See The Unearthed Mammoth Tusk, Help Name Its Prehistoric Owner
What to call the mammoth whose tusk surfaced in South Lake Union last month?
Starting Saturday, the Burke Museum will take public suggestions to name the prehistoric mammal the tusk once belonged to. Ideas can be submitted in person at the museum where the tusk will be on display, or online at seattlemammoth.org.
Visitors can see the tusk on March 8 during the museum's Dino Day festivities, then again during the last three weekends of the month as long as it remains drying properly. The 8½ feet-long piece will remain inside its plaster jacket, however, to ensure it doesn’t get damaged.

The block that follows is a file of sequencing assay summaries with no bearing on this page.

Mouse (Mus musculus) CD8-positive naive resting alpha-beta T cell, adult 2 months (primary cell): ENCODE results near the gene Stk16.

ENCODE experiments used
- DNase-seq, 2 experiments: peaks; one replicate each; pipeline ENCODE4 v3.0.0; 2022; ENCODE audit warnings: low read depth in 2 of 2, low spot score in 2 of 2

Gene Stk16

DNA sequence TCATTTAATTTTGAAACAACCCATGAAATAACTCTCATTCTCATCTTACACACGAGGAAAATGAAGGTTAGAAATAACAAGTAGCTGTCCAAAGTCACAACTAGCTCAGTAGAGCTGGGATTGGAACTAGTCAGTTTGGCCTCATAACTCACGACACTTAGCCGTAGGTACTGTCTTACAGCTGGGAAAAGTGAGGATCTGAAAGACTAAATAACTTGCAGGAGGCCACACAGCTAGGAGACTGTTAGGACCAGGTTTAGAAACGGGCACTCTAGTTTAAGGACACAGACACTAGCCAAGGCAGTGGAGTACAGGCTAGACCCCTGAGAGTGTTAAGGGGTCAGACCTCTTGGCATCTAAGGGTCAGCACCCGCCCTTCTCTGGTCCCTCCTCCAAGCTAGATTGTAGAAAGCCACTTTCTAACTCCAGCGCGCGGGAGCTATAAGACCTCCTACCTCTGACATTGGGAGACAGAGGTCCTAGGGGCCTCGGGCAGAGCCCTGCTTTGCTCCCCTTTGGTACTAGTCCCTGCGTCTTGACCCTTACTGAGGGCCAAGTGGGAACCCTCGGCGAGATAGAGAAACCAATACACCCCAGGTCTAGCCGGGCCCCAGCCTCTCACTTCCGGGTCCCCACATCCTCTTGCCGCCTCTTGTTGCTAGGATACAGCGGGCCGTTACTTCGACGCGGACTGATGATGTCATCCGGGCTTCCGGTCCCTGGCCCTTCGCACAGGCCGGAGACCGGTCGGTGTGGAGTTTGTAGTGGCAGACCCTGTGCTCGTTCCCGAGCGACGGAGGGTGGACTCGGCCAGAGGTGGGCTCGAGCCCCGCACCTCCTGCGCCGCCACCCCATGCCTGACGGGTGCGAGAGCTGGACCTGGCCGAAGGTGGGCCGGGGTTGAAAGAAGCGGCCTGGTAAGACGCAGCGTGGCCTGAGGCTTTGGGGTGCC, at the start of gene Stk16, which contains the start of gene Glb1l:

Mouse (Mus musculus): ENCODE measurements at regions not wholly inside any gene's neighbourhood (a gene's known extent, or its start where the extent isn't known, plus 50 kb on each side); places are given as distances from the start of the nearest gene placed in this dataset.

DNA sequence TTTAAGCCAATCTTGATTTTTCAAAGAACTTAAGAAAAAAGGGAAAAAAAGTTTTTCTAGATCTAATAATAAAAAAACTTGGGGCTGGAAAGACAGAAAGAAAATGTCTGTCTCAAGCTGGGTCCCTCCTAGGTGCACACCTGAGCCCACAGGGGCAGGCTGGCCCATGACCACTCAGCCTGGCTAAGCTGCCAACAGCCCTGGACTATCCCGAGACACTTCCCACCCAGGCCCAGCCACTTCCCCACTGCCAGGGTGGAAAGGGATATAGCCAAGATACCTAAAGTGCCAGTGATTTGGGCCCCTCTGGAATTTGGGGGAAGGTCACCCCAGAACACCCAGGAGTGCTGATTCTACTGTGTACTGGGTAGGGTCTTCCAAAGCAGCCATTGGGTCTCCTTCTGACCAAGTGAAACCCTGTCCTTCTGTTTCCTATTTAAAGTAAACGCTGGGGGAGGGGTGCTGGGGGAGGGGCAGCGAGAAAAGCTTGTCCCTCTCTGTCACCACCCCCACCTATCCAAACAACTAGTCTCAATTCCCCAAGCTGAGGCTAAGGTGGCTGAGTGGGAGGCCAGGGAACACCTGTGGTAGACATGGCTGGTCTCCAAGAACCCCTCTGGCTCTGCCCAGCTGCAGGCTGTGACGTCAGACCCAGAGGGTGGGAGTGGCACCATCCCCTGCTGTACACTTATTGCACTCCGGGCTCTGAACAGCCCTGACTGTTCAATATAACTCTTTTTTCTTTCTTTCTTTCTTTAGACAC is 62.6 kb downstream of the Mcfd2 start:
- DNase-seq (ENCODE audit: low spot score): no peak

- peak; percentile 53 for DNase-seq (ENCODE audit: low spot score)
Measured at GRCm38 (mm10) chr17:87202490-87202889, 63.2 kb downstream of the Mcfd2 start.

Workers with Transit Plumbing were excavating a construction site last month when they hit something hard and uncovered the tusk. Owner Jeff Estep says they stopped work and called the experts.
The Columbian mammoth tusk is believed to be the biggest and the most intact ever found in Seattle. Similar tusks and mammoth teeth found in Washington have made the Columbian mammoth the state fossil.